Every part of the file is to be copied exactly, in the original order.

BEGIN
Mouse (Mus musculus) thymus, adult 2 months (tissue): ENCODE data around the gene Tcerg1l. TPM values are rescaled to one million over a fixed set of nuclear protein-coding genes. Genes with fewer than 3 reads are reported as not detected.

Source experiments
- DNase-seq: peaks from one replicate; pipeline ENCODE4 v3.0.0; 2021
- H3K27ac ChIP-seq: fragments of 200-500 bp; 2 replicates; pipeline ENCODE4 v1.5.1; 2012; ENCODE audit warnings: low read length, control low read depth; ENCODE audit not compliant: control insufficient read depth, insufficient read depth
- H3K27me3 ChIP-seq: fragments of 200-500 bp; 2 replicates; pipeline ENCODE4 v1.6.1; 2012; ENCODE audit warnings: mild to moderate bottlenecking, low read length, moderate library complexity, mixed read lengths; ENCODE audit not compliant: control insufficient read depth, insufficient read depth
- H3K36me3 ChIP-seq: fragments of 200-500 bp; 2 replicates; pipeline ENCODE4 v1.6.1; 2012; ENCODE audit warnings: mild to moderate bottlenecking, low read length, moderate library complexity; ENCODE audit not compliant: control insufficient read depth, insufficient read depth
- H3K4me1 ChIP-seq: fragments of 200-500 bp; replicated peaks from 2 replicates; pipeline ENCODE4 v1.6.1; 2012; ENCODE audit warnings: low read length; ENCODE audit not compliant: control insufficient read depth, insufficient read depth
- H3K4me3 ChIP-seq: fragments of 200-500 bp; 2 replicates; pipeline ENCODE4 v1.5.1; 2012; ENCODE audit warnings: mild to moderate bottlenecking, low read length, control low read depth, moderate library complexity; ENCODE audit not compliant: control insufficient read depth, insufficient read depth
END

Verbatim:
Mouse (Mus musculus) thymus, adult 2 months (tissue): ENCODE data around the gene Tcerg1l. TPM values are rescaled to one million over a fixed set of nuclear protein-coding genes. Genes with fewer than 3 reads are reported as not detected.

Source experiments
- DNase-seq: peaks from one replicate; pipeline ENCODE4 v3.0.0; 2021
- H3K27ac ChIP-seq: fragments of 200-500 bp; 2 replicates; pipeline ENCODE4 v1.5.1; 2012; ENCODE audit warnings: low read length, control low read depth; ENCODE audit not compliant: control insufficient read depth, insufficient read depth
- H3K27me3 ChIP-seq: fragments of 200-500 bp; 2 replicates; pipeline ENCODE4 v1.6.1; 2012; ENCODE audit warnings: mild to moderate bottlenecking, low read length, moderate library complexity, mixed read lengths; ENCODE audit not compliant: control insufficient read depth, insufficient read depth
- H3K36me3 ChIP-seq: fragments of 200-500 bp; 2 replicates; pipeline ENCODE4 v1.6.1; 2012; ENCODE audit warnings: mild to moderate bottlenecking, low read length, moderate library complexity; ENCODE audit not compliant: control insufficient read depth, insufficient read depth
- H3K4me1 ChIP-seq: fragments of 200-500 bp; replicated peaks from 2 replicates; pipeline ENCODE4 v1.6.1; 2012; ENCODE audit warnings: low read length; ENCODE audit not compliant: control insufficient read depth, insufficient read depth
- H3K4me3 ChIP-seq: fragments of 200-500 bp; 2 replicates; pipeline ENCODE4 v1.5.1; 2012; ENCODE audit warnings: mild to moderate bottlenecking, low read length, control low read depth, moderate library complexity; ENCODE audit not compliant: control insufficient read depth, insufficient read depth